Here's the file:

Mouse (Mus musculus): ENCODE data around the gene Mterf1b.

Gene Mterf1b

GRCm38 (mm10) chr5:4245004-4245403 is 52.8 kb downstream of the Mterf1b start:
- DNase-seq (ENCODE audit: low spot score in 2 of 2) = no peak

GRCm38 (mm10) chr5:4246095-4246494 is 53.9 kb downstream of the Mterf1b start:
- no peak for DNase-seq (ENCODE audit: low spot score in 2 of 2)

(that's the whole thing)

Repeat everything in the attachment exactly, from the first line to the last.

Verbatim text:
Mouse (Mus musculus): ENCODE data around the gene Mterf1b.

Gene Mterf1b

GRCm38 (mm10) chr5:4245004-4245403 is 52.8 kb downstream of the Mterf1b start:
- DNase-seq (ENCODE audit: low spot score in 2 of 2) = no peak

GRCm38 (mm10) chr5:4246095-4246494 is 53.9 kb downstream of the Mterf1b start:
- no peak for DNase-seq (ENCODE audit: low spot score in 2 of 2)